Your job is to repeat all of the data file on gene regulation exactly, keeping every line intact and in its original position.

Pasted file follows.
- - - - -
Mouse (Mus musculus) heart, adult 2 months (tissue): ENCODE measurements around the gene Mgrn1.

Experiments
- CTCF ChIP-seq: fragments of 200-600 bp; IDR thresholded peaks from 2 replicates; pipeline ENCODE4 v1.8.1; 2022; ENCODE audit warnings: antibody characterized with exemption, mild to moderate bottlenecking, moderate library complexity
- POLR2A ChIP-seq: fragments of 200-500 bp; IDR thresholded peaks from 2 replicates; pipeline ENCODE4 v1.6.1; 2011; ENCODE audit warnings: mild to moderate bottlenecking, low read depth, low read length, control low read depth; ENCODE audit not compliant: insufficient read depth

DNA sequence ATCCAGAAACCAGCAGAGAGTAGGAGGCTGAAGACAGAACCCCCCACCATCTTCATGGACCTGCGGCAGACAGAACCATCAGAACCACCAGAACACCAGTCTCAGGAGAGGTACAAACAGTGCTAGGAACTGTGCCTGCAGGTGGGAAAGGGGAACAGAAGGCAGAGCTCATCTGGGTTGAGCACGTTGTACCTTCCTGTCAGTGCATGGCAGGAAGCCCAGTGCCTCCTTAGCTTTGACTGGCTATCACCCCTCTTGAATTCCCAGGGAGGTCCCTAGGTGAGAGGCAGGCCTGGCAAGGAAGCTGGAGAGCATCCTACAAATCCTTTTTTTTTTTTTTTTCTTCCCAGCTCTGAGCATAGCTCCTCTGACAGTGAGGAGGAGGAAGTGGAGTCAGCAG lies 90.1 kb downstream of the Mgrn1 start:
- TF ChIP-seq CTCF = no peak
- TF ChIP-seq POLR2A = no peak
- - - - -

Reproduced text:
Mouse (Mus musculus) heart, adult 2 months (tissue): ENCODE measurements around the gene Mgrn1.

Experiments
- CTCF ChIP-seq: fragments of 200-600 bp; IDR thresholded peaks from 2 replicates; pipeline ENCODE4 v1.8.1; 2022; ENCODE audit warnings: antibody characterized with exemption, mild to moderate bottlenecking, moderate library complexity
- POLR2A ChIP-seq: fragments of 200-500 bp; IDR thresholded peaks from 2 replicates; pipeline ENCODE4 v1.6.1; 2011; ENCODE audit warnings: mild to moderate bottlenecking, low read depth, low read length, control low read depth; ENCODE audit not compliant: insufficient read depth

DNA sequence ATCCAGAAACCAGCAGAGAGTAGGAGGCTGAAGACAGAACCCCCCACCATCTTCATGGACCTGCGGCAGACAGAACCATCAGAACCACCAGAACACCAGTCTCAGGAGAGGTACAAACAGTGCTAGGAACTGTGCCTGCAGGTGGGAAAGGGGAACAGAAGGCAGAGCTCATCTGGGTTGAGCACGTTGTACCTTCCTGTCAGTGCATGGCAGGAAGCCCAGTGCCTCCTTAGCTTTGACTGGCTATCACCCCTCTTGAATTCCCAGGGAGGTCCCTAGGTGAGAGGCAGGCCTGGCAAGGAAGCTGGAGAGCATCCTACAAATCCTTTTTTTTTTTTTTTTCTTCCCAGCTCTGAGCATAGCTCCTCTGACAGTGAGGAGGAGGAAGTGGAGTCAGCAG lies 90.1 kb downstream of the Mgrn1 start:
- TF ChIP-seq CTCF = no peak
- TF ChIP-seq POLR2A = no peak